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My question is-



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Your thoughts on how to begin??! – rschwieb Jun 8 '12 at 11:47
Three answers, none mine, and still no up-votes except mine. – Michael Hardy Jun 8 '12 at 12:09
up vote 3 down vote accepted

$$ \begin{align} & {}\quad \frac1{\sqrt{12-2\sqrt{35}}}-\frac2{\sqrt{10+2\sqrt{21}}}-\frac1{\sqrt{8+2\sqrt{15}}}\\[10pt] & =\frac {1}{\sqrt{ 12-2 \sqrt {35}}} \frac {\sqrt{ 12+2 \sqrt {35}}}{\sqrt{ 12+2 \sqrt {35}}}- \frac {2 }{\sqrt{ 10+2 \sqrt {21}}} \frac {\sqrt{ 10-2 \sqrt {21}}}{\sqrt{ 10-2 \sqrt {21}}}- \frac{1}{\sqrt {8+2\sqrt {15}}}\frac{\sqrt {8-2\sqrt {15}}}{\sqrt {8-2\sqrt {15}}}\\[10pt] & =\frac {\sqrt{ 12+2 \sqrt {35}}}{2}-\frac {\sqrt{ 10-2 \sqrt {21}}}{2}-\frac {\sqrt {8-2\sqrt {15}}}{2}\\[10pt] & =\frac {{\sqrt{ 12+2 \sqrt {35}}}- {\sqrt{ 10-2 \sqrt {21}}}- {\sqrt {8-2\sqrt {15}}}}{2}\\[10pt] & = \frac {{{|\sqrt 5 + \sqrt 7|}}- {{|\sqrt 3 - \sqrt 7|}}- {{|\sqrt 3 - \sqrt 5|}}}{2}=\sqrt 3 \end{align} $$

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how did you solve the numerator? – mgh Jun 8 '12 at 11:51
This is not correct. – Phira Jun 8 '12 at 11:54
I noticed, I was editing my answer @Phira. – Gigili Jun 8 '12 at 11:57
This answer is wrong: typing the original expression into a calculator gives $1.732\dots$, but $\sqrt{3} - \sqrt{5}$ is negative. – huon Jun 8 '12 at 12:45
Fun, I have never in my entire life been asked a question which required factorizing $a+b\sqrt{c}$ into a square this way. Probably a good sign of my lack of commutative algebra. – rschwieb Jun 8 '12 at 13:51

The general method for going from a square root expression to a polynomial equation is as follows:

Rationalize the denominators and then set your expression equal to $x$.

Now, isolate one of the square roots on one side of the equation and square everything. Repeating this will eventually remove all square roots and will give you a polynomial for $x$. Then, use estimates for $x$ to decide which root of the polynomial is $x$.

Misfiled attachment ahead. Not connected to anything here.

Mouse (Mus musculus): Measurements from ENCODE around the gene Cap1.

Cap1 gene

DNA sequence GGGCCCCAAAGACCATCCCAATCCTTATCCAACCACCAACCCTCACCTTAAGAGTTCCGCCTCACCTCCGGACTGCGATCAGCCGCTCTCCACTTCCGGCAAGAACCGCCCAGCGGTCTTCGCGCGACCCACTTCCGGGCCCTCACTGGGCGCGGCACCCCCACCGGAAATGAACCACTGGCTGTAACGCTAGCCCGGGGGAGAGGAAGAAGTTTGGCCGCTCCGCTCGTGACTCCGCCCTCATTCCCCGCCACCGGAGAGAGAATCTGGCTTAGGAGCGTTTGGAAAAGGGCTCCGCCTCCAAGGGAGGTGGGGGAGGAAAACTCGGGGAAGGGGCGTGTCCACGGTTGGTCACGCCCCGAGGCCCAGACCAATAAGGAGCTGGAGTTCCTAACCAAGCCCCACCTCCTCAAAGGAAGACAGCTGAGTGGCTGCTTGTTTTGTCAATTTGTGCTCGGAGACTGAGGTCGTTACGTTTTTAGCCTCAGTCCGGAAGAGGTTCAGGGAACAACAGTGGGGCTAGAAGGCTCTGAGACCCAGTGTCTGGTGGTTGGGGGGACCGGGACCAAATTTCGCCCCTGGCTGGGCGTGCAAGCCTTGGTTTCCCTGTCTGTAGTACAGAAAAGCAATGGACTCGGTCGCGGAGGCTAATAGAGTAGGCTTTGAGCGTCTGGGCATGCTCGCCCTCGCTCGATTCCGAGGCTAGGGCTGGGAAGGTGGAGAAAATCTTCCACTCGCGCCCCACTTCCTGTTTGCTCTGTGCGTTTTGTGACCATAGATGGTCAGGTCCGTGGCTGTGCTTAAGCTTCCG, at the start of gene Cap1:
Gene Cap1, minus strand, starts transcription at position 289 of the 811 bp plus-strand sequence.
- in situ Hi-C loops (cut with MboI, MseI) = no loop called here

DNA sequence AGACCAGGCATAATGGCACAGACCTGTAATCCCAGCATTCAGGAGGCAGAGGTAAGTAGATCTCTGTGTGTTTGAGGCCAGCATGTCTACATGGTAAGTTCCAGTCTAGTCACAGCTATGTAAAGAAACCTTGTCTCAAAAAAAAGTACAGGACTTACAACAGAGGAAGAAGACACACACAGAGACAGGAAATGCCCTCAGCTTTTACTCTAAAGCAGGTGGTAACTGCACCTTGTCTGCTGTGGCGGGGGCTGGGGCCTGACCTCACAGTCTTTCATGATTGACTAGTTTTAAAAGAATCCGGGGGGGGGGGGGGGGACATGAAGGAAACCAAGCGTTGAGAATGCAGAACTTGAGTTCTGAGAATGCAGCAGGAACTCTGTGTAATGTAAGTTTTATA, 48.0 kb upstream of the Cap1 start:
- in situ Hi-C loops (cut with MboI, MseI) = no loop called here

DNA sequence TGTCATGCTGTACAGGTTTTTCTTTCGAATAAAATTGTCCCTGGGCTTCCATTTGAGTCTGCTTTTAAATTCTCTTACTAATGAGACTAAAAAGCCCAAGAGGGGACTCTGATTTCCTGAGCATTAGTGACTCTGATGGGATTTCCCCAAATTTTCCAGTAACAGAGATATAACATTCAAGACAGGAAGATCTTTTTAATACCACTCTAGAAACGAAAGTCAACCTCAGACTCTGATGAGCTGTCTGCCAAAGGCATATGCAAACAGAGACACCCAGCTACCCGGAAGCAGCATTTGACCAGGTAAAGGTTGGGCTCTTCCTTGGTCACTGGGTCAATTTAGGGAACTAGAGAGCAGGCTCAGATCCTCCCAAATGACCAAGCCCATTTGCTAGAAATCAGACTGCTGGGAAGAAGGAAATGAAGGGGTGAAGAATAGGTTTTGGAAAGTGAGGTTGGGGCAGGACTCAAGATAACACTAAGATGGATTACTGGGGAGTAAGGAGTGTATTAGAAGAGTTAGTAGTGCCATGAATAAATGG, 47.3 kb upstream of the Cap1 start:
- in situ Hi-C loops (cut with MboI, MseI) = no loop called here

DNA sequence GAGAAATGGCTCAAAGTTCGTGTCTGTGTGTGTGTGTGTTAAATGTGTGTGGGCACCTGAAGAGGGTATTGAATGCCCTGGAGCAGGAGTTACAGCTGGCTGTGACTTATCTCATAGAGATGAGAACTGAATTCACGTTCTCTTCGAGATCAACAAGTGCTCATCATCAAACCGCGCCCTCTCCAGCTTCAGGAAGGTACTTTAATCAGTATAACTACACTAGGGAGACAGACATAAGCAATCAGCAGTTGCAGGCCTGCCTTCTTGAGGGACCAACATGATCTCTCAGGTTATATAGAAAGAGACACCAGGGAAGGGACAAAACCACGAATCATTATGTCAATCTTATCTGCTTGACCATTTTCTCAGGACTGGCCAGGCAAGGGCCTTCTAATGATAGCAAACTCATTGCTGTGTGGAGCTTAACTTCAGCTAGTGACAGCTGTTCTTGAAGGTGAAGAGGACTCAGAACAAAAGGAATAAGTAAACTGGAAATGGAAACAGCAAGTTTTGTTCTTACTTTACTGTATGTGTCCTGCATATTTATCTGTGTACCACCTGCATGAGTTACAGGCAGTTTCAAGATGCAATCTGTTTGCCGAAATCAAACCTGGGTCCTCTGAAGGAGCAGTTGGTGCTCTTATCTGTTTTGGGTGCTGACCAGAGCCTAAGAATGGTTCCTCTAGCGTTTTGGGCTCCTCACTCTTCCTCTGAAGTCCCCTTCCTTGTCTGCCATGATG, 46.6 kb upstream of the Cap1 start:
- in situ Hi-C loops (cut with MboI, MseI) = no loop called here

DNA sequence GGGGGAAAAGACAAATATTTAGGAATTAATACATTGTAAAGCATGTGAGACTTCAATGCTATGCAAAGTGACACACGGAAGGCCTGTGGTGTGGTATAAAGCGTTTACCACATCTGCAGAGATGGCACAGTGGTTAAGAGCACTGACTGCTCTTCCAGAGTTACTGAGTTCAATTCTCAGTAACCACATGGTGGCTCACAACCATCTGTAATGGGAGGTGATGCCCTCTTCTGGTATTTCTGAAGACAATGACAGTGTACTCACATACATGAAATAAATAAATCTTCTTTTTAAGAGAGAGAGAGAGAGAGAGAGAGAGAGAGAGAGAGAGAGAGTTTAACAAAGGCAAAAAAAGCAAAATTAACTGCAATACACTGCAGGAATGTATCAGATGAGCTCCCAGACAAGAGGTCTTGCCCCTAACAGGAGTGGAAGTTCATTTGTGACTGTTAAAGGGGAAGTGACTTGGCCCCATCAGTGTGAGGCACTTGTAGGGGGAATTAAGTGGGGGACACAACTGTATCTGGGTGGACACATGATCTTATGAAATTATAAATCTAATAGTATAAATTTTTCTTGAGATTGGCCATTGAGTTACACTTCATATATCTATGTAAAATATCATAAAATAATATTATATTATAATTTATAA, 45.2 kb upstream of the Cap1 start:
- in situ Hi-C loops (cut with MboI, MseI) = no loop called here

In that particular case, the answer is $x=\sqrt 3$, and we can do much better by recognizing the general structure.

The rationalized expression is actually of the form:


for $a=3$, $b=5$ and $c=7$.

These are complete squares, so we get:

$$\frac 12 (\sqrt b +\sqrt c +\sqrt a-\sqrt c +\sqrt a -\sqrt b) = \sqrt a=\sqrt 3.$$

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@Gigili But it is, and I am sure that you will eventually edit your answer again and pretend that you came up with it yourself. But really, be my guest after you took into account the order of the numbers 3,5,7. – Phira Jun 8 '12 at 12:29
Seems your answer is correct, I missed a negative sign. – Gigili Jun 8 '12 at 12:58

Let's follow this elementary way to work out things:

$$\frac1{\sqrt{12-2\sqrt{35}}}-\frac2{\sqrt{10+2\sqrt{21}}}-\frac1{\sqrt{8+2\sqrt{15}}}= \frac1{\sqrt{({\sqrt{7}-\sqrt{5}})^2}}-\frac2{\sqrt{({\sqrt{7}+\sqrt{3}})^2}}-\frac1{\sqrt{({\sqrt{5}+\sqrt{3}})^2}}=\frac1{({\sqrt{7}-\sqrt{5}})}-\frac2{({\sqrt{7}+\sqrt{3}})}-\frac1{({\sqrt{5}+\sqrt{3}})}=$$ $$\frac{\sqrt{7}+\sqrt{5}-\sqrt{7}+\sqrt{3}-\sqrt{5}+\sqrt{3}}{2} =\sqrt3.$$

The proof is complete.

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@OP Comparing this with other answers, this shows you can do the rationalization or the "completing the square" steps in either order. – rschwieb Jun 8 '12 at 13:54
It's not a proof. Also, Posting an answer at the time you did while there were other answers with the same idea doesn't seem wise. – Gigili Jun 8 '12 at 14:28

Hint: Rationalize the denominators:

For example:


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Yes i got this but how to solve the numerator? – mgh Jun 8 '12 at 11:53
@meg_1997 Without any more information about how you want this to be simplified, I can only speculate that converting from a sum-of-reciprocals-of-radicals to a sum-of-radicals is the best simplification. Of course, we can't always expect every expression to reduce to something nice. (Also, I'd like to throw in that "solve" and "simplify" are completely different tasks...) – rschwieb Jun 8 '12 at 12:01
Looks like I didn't spot that the expressions under the roots had cute factorizations into squares :) The other answer makes use of this. – rschwieb Jun 8 '12 at 13:50

If you did not notice that each radical denests via $\rm\:a+b+2\sqrt{ab}\, =\, (\sqrt{a}+\sqrt{b})^2\:$ then you could easily calculate this by using this radical denesting formula that I discovered as a teenager.

Simple Denesting Rule $\rm\ \ \ \color{blue}{subtract\ out}\ \sqrt{norm}\:,\ \ then\ \ \color{brown}{divide\ out}\ \sqrt{trace} $

Recall $\rm\: w = a + b\sqrt{n}\: $ has norm $\rm =\: w\:\cdot\: w' = (a + b\sqrt{n})\ \cdot\: (a - b\sqrt{n})\ =\: a^2 - n\: b^2 $

and, furthermore, $\rm\:w\:$ has trace $\rm\: =\: w+w' = (a + b\sqrt{n}) + (a - b\sqrt{n})\: =\: 2\:a$

Here $\rm\:a\!+\!b+\sqrt{ab}\:$ has norm $\rm\:(a\!-\!b)^2.\:$ $\rm\ \color{blue}{subtracting\ out}\ \sqrt{norm}\ = a\!-\!b\ $ yields $\rm\: 2b+\sqrt{ab}\:$

and this has $\rm\ \sqrt{trace}\: =\: 2\sqrt{b},\ \ hence,\ \ \ \color{brown}{dividing\ it\ out}\ $ of this yields the sqrt: $\rm\ \sqrt{b}+\sqrt{a}.$

See this answer for general radical denesting algorithms.

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